*Oil Painting classes offered now through The Art Verve Academy:
Figuring it all out takes time. Process is important, you don’t always know where it’s going to take you…then, surprise!
The following 7 examples of process and how series can develop are meant to get you thinking about what might go into the creation of an image, where it comes from and where it (might be) going.
Egg and D-Art*
(*after egg and dart, a neoclassical motif)
It began with a pastel sketch of an abandoned beaver dam full of small beaver gnawed branches, some of which I collected. Later, in an oil painting class, students worked from portable still life’s which I made using the gnawed sticks, painted egg-orbs, and other collected material. After the class was over, the little dioramas sat on a shelf. Eventually, on their way into storage, I made some drawings, for the beaver dam memory, and now, the drawings are becoming paintings.
The Hawaiian themed backdrop is for fun (variety).
First painting pass: Tone (colored background) and roughing in shapes and general colors.
2nd painting pass: Glazing (transparent layering) and scumbling (opaque layering).
Continuing on: Glazing and Impasto ( impasto means “like paste”, in other words, thick paint.) In process.
On a recent Plein Air outing with The Pastel Society, we discovered this wonderful piece of the Tucson Mountains. To explore this new place, I opted for a series of color sketches of some of the things that jumped out first time through. http://www.tucsonpastelsociety.org/paint-outs.html
This feels like a place to explore more. http://www.sanctuarycove.org
Such is the process of Plein Air.
(tiny vignettes of italy)
On a recent trip to Tuscany, Italy we had a good time living it up, eating and traveling. It was so good, I almost forgot to paint. Work needed to get done, fast. My friend pointed out tiny sketchbooks for sale at a local market. How about that?! The tiny sketch allowed for a composition, including colored pencil, to be completed in less than 20 minutes. 90 tiny pictures later, my mission to make art in Italy was satisfied, without regrets.
Two tiny paintings inspired from tiny-book, so far.
At this point waiting for paint to dry so painting can proceed. Just because they are tiny doesn’t mean they take less time to paint.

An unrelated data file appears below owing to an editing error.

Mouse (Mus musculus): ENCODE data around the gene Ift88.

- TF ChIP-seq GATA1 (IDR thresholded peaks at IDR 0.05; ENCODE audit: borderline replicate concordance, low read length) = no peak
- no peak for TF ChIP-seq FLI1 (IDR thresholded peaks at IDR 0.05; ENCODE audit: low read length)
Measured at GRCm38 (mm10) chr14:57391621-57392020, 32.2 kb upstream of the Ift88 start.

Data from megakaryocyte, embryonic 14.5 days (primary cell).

While in Florence we visited the Galleria dell’Accademia where Michelangelo’s David is displayed.
In a adjacent room are many plaster casts of original sculptures. Determined to bring something useful back, I made quick, near blind-contour pen drawings of a few, capturing gesture, if not proportion…managing one color sketch and a few photos too. Time constraints can be very beneficial.
The freshness of the drawings and the rainbow gradient of natural light over the white forms will make interesting paintings.
A friend showed me her charm bracelet of 40+ years…
I borrowed it thinking it would be a challenge to figure out a way to paint it…after several trials I’m combining 5 charms next to each other for each painting. Something like this…6×6 inches. Puzzles.
There are 60 charms on the bracelet. If nothing else, this will be good composition and painting practice…
99 Bottles of Beer
Marketing can be pretty colorful. I am naturally drawn into the clever illustrations that adorn some of the craftier products, in this case beer.
This particular sketchbook is dedicated to this sort of thing. One good reason to keep a sketchbook, or two. Here is a spin on bottle(s) labeling, so to speak.
Parts of these may be incorporated as tertiary aspects of still-life paintings, virtually unrecognizable and significantly out of context enough not to infringe on copyright.
Fruits are most beautiful and colorful; wonderful inspiration. I take a lot of pictures, mostly of stuff that looks interesting to me. When reviewing photos, themes become apparent. Sometimes these themes prompt more observation in the form of drawings and paintings, sometimes, they are just pretty pictures that go nowhere.
This smoothie chronicle honors the fruits of life, (not the nuts…although a mixed-nut job might be an interesting challenge…who knows).
Pay attention to the stuff in your life. Draw and paint it. Use variations on a theme to get inspired and motivated to do the work. Have fun with it!